I keep getting questions from friends and customers about when the next release of Windows 10 (21H1) is going live. I am going to say it once more for the people in the cheap seats: While I do get internal communications at Microsoft, I do not share them… ever. I have never once broken my Non-Disclosure Agreement (NDA) – not as a Microsoft MVP, not as a contractor, not at a trainer.
Two weeks ago I received the newest bits on my corporate laptop, and it was exciting… until I realized that the new features in the latest version are very functional… but not quite as sexy as some of the ones some people are anticipating.
* DNS over HTTPS (DoH). Great, we can resolve DNS over an encrypted connection.
* Windows Subsystem for Linux (WSL) is a compatibility layer to run Linux executables natively on Windows 10. This will be exciting for some… not for me, but for some.
* Disk Management is now in the Settings window. This is great, but I am a big fan of using either diskpart.exe or PowerShell to manage my disks… and when I don’t, I still like the native Disk Management console.
* Better GPU control. This will be great for people with much more powerful GPUs than I have.
* Self-aggrandizing: Windows 10 will now tell you what new features and other improvements are in a given update. Cool…
* Architecture column added to Task Manager. We can now easily see which of our processes are running in 64-bit and which are 32-bit.
Okay, this is all great… but when is it coming out? That is a question I can only answer now. It is out. Or at least, it is starting to roll out. I discovered it during a client demo this morning (May 18) in my Windows Intune tenant. When configuring a Windows Feature Update deployment, I saw this:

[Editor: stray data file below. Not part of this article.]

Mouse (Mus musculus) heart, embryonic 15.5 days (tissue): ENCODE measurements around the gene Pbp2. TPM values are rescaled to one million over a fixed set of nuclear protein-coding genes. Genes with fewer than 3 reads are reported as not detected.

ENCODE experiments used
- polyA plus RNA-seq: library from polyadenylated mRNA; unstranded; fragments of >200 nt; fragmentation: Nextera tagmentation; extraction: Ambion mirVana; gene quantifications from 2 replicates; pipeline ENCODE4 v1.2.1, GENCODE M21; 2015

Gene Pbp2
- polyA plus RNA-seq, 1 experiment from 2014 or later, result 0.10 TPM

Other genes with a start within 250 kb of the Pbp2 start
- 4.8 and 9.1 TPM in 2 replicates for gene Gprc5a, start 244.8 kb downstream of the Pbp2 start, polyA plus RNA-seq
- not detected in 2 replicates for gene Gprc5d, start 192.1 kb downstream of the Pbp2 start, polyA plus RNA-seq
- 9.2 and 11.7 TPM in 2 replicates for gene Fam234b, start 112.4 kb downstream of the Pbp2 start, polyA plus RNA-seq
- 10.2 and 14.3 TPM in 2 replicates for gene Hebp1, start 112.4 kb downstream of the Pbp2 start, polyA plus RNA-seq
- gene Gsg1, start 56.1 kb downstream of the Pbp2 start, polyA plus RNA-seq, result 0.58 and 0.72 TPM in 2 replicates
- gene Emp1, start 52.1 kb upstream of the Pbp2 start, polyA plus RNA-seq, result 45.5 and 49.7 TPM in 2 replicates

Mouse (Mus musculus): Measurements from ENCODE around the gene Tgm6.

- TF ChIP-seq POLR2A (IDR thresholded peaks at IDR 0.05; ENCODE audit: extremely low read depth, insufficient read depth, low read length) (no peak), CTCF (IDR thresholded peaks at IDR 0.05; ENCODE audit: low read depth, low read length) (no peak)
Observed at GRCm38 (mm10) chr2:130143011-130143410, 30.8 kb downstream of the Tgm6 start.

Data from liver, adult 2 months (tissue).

…and so I went into my own tenant, and there it was as well! I configured it, and then went to a PC that I manage. Presto:
I booted up another PC that I manage, and opened the Windows Update screen, and it was in the process of updating already.
If you open the Windows Update screen and do not get the option to upgrade, one of the following is happening:
- Your computer has not been targeted yet; with over a billion computers running Windows 10 worldwide, it has to be rolled out in phases. Don’t worry, it will come. Or:
- Your machine is managed by your organization, and your admins have not released the new version for distribution yet. Don’t worry, they will… but corporations have to do a lot more due diligence than individuals, and they may want to take a while testing it out for bugs, application compatibility, colour coordination, whatever. You will get it. Impatient? Go home and download it!
As a Visual Studio subscription holder, I am also able to download the .iso file now (I checked an hour ago and it was not there yet). So while I have not seen any public-facing announcements, today (May 18, 2021) is the day that Windows 10 21H1 is going live!